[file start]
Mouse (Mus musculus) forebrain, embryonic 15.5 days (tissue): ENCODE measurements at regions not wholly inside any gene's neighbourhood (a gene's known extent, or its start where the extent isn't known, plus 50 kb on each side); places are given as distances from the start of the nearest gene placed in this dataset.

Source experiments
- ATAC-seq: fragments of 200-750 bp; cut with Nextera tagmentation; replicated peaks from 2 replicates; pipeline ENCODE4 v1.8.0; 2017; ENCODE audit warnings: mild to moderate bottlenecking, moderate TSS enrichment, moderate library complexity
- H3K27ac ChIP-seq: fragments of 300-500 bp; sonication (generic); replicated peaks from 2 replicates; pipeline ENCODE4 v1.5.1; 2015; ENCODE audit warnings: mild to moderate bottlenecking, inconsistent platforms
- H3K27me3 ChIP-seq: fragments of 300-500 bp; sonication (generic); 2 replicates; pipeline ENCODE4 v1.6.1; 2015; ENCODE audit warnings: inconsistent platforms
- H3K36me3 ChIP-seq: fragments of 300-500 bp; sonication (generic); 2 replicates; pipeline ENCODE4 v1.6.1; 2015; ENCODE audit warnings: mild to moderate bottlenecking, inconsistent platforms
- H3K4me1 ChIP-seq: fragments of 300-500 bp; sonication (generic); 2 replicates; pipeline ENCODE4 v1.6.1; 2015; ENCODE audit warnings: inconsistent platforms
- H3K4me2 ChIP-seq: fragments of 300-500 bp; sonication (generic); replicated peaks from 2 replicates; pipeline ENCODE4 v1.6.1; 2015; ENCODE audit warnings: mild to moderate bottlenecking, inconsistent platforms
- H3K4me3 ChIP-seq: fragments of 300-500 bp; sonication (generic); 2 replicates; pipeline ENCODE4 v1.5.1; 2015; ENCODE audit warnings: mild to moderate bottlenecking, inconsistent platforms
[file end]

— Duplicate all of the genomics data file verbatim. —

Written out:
Mouse (Mus musculus) forebrain, embryonic 15.5 days (tissue): ENCODE measurements at regions not wholly inside any gene's neighbourhood (a gene's known extent, or its start where the extent isn't known, plus 50 kb on each side); places are given as distances from the start of the nearest gene placed in this dataset.

Source experiments
- ATAC-seq: fragments of 200-750 bp; cut with Nextera tagmentation; replicated peaks from 2 replicates; pipeline ENCODE4 v1.8.0; 2017; ENCODE audit warnings: mild to moderate bottlenecking, moderate TSS enrichment, moderate library complexity
- H3K27ac ChIP-seq: fragments of 300-500 bp; sonication (generic); replicated peaks from 2 replicates; pipeline ENCODE4 v1.5.1; 2015; ENCODE audit warnings: mild to moderate bottlenecking, inconsistent platforms
- H3K27me3 ChIP-seq: fragments of 300-500 bp; sonication (generic); 2 replicates; pipeline ENCODE4 v1.6.1; 2015; ENCODE audit warnings: inconsistent platforms
- H3K36me3 ChIP-seq: fragments of 300-500 bp; sonication (generic); 2 replicates; pipeline ENCODE4 v1.6.1; 2015; ENCODE audit warnings: mild to moderate bottlenecking, inconsistent platforms
- H3K4me1 ChIP-seq: fragments of 300-500 bp; sonication (generic); 2 replicates; pipeline ENCODE4 v1.6.1; 2015; ENCODE audit warnings: inconsistent platforms
- H3K4me2 ChIP-seq: fragments of 300-500 bp; sonication (generic); replicated peaks from 2 replicates; pipeline ENCODE4 v1.6.1; 2015; ENCODE audit warnings: mild to moderate bottlenecking, inconsistent platforms
- H3K4me3 ChIP-seq: fragments of 300-500 bp; sonication (generic); 2 replicates; pipeline ENCODE4 v1.5.1; 2015; ENCODE audit warnings: mild to moderate bottlenecking, inconsistent platforms